Monday, 31 January 2011

Making the million

With the nightly upload of BirdGuides records to BirdTrack working well (more details here), we finally passed the million mark at the weekend. We now have a whopping 1,000,486 records loaded and available for analysis!

Thursday, 27 January 2011

Menzie In A Spin


Warple Mews has been turned into a film set thanks to the arrival of ace US photographer Nick Mann of Touch Press. We have him shooting exuvia. He and Stephen Menzie are also up to something revolting with a suppurating mouse. Hopefully the one that ate Santa's bonce.


Tuesday, 25 January 2011

Fulmar update

Hopefully you'll have already read our recent article on the monitoring of plastics pollution by IMARES using Fulmar stomachs.

Well the good news is that the Rotterdam Port Authority has now produced a film further highlighting this important work. The film aims to encourage ships to use the available Port Reception Facilities, as most North Sea litter originates from shipping and fisheries. It will be distributed as a DVD to thousands of ships and is also available online. The English version of the film is available on the IMARES site.

Records on the move while we sleep

Having recently loaded pretty much all of our archive of bird records into BirdTrack (all one million of them!), we had more good news this morning. Between the BTO IS Team and our own Dave Dunford, we've now managed to set up a nightly process whereby all of the day's records are automatically grabbed and loaded into BirdTrack, making them available the following day.

This is a great achievement and one that deserves a big 'thank you' to all involved. The only annoyance is that we still haven't quite made the million mark, and as of today, we have a grand total of 998,627 records in our BirdTrack account.

Friday, 21 January 2011

Wanderings of LAOL:RAOM

You may have seen a while ago that we published a summary of the wanderings of a colour-ringed Great White Egret on our webzine - if not, why not register for free right now? The map of its journey back then is below:


View French Great White Egret in a larger map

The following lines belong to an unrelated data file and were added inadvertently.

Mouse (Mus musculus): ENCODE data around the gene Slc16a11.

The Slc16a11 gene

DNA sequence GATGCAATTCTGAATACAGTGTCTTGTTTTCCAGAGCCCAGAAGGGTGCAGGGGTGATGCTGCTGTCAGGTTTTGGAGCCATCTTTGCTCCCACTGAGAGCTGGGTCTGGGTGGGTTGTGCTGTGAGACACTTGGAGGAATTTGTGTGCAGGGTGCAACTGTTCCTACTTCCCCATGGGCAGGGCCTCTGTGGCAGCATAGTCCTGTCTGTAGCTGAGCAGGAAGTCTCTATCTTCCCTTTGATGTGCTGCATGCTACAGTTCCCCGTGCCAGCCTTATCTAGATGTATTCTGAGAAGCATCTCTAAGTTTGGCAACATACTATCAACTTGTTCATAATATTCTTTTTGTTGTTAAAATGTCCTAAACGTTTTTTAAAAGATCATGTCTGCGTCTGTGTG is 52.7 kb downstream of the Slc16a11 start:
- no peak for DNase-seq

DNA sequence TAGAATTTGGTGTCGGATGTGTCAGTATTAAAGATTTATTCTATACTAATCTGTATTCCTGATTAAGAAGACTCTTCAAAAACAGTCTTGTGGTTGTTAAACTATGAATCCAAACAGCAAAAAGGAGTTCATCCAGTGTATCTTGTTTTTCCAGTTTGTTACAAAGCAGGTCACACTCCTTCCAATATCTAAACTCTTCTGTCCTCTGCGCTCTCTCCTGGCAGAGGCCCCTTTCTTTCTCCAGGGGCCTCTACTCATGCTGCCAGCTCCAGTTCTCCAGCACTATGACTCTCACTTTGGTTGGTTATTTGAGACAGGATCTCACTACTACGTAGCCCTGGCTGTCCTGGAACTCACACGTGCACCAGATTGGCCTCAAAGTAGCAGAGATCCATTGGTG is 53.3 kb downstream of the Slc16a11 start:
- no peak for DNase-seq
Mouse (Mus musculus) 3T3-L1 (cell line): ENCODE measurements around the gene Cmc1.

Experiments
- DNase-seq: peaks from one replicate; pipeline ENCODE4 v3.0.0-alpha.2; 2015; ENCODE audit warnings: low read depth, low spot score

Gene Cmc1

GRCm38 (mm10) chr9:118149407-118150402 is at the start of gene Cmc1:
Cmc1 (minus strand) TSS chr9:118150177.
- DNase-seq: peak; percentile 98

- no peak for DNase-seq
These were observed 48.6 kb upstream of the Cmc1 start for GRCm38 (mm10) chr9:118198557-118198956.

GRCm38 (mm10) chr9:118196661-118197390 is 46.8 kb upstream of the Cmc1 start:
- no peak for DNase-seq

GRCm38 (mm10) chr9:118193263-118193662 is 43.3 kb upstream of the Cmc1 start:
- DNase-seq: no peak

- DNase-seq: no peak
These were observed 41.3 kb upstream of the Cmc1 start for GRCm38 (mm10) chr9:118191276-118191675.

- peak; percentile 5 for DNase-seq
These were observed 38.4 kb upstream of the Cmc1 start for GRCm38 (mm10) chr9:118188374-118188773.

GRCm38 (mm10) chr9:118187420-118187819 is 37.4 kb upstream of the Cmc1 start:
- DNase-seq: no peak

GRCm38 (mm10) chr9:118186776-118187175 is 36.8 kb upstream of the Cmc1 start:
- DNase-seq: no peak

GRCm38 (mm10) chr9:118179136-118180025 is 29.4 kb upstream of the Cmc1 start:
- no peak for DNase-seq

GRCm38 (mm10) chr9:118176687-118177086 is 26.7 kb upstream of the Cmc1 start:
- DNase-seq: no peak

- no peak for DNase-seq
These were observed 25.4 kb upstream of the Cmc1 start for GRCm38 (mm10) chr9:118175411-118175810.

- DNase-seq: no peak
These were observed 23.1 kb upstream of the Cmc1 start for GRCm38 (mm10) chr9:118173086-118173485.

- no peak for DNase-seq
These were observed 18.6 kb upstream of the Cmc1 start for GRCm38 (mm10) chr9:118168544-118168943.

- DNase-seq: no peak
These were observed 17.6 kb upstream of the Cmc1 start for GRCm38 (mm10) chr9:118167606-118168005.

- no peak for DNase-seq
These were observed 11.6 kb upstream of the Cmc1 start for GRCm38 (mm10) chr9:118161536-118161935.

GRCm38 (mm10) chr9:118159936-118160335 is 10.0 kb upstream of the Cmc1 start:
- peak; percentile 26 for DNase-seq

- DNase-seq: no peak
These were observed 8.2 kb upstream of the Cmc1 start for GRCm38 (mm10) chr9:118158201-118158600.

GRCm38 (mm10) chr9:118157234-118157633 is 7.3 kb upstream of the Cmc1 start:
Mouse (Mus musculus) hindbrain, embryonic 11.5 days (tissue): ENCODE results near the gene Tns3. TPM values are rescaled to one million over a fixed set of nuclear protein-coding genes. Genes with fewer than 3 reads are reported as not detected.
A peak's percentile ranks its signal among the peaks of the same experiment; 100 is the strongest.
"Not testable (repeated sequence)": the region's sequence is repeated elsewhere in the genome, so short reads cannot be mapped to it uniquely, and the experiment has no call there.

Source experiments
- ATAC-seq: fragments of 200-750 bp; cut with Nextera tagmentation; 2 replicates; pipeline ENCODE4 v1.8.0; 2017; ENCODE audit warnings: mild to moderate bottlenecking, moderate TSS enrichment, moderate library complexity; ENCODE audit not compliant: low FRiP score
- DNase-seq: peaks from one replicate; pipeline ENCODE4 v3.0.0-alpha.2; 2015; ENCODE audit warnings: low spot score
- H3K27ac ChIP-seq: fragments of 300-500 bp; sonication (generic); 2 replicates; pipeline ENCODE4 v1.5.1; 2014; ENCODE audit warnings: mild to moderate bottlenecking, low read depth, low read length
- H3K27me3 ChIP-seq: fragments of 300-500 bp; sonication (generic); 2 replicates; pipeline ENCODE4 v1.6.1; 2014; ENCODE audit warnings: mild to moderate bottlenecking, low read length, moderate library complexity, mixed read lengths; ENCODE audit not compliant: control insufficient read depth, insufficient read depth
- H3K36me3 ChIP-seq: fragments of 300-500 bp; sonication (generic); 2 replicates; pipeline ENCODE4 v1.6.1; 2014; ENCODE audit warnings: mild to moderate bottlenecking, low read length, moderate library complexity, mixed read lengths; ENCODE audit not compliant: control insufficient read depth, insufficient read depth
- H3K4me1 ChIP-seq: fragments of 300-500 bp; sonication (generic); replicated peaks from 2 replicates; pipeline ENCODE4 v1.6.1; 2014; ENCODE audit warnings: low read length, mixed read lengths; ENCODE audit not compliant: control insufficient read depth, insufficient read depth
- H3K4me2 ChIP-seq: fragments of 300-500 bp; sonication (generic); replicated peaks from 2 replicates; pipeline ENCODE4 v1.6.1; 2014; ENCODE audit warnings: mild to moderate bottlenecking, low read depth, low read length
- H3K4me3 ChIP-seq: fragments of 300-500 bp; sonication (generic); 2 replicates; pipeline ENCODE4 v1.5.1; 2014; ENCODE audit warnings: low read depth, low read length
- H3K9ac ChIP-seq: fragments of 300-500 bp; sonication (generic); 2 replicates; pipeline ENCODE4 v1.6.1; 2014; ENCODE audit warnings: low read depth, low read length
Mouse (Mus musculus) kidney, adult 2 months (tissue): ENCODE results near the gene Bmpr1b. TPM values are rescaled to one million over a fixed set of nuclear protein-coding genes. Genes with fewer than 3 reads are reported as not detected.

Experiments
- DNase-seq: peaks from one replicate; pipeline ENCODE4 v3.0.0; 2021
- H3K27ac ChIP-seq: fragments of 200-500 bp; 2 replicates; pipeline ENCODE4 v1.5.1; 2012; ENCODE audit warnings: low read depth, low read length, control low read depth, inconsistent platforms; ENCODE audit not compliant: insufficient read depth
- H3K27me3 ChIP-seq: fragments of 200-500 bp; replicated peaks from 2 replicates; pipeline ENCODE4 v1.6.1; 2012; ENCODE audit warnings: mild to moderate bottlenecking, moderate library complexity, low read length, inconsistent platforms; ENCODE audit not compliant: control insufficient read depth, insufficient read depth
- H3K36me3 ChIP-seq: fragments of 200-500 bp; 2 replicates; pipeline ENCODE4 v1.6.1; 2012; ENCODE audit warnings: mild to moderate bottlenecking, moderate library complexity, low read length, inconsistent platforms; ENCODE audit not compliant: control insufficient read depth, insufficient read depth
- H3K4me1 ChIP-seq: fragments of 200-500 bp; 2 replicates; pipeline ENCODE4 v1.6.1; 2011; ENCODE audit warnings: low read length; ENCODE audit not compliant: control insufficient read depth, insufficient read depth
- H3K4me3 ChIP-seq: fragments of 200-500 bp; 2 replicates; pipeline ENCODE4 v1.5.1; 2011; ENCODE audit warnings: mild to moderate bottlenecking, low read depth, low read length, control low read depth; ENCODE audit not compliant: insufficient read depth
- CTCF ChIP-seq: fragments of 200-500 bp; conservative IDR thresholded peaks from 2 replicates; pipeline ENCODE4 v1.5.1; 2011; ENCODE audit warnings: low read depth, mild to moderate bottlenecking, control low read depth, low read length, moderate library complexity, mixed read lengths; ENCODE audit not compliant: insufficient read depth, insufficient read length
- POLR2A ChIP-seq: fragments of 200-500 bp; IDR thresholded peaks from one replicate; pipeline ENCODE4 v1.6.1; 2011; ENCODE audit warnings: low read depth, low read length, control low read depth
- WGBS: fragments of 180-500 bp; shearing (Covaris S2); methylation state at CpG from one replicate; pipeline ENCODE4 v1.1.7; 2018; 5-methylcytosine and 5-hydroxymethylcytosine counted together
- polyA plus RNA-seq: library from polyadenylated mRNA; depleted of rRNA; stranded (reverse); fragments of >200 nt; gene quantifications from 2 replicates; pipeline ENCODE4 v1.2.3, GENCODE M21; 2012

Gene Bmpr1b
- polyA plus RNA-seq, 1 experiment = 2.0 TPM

But this bird popped up again recently when Michael Colquhoun sent us this great photo of the bird, which is currently at Ham Wall RSPB reserve in Somerset. This does seem to be its final stop-off for the winter, and it joins at least another four birds in the area. Considering Great White Egret was still a nationally rare bird as recently as 2006, a wintering FLOCK is quite amazing.


For info, this bird was ringed as a nestling in May 2009 at Besne, in Loire Atlantique, France. LAOL:RAOM is simply its colour-combination (left above, Orange over Lime etc...).

Thursday, 20 January 2011

Next prediction anyone?

A while ago now we canvassed opinion from the News Team (and some luminaries at the BTO) as to what the next first for Britain might be. Last week saw one of these popping up in the form of a crazy-looking Slaty-backed Gull at Rainham landfill in London. Sadly it didn't stay round to long to be appreciated by the masses (all 1,200 of them on Saturday morning), but a great bird nonetheless. So I thought I'd let you in on some of the other predictions and you can dust off your field guides and join the hunt!

Some went straight for the possible fall-out from a good hurricane season, in the form of Black-throated Green Warbler, Black-throated Blue Warbler or White-eyed Vireo. Or perhaps even Willet or Lincoln's Sparrow?

Black Throated Green Warbler

Others looked to the sea, where strange seabird occurrences seem to be the norm these days: Horned Puffin anyone? Or what about Pygmy Cormorant or an acceptable Greater Flamingo from the Continent? From the east, we could look at Middle-spotted Woodpecker, or further afield to Siberian Accentor or Daurian Jackdaw. Many of these wouldn't be firsts for the Western Palaearctic, so are perhaps a good bet.

棕眉山岩鷚 Siberian Accentor

All make for interesting thinking, and certainly the stuff dreams are made of.

Tuesday, 11 January 2011

Turnstones and Green Sand with bling

I was just thinking of posting something about my colour-ringed Turnstones when an equally interesting story popped up. Having seen a couple of colour-ringed Turnstone way over the wrong side of the harbour at Newlyn at New Year, I finally managed to track them down recently and get a better look. There were two birds sporting rings, above and below the 'knee', though I have a horrible feeling one may have lost a ring. I haven't heard back yet, but think these are Swedish birds, so watch this space...

Of more interest was a Green Sandpiper colour-ringed at Nanjizal, near Land's End, in July 2005. It was sadly found dead in southern Finland recently and is the first of this species to be found there. Not a bad movement and it had managed to avoid being seen for over five years!


View Green sandpiper in a larger map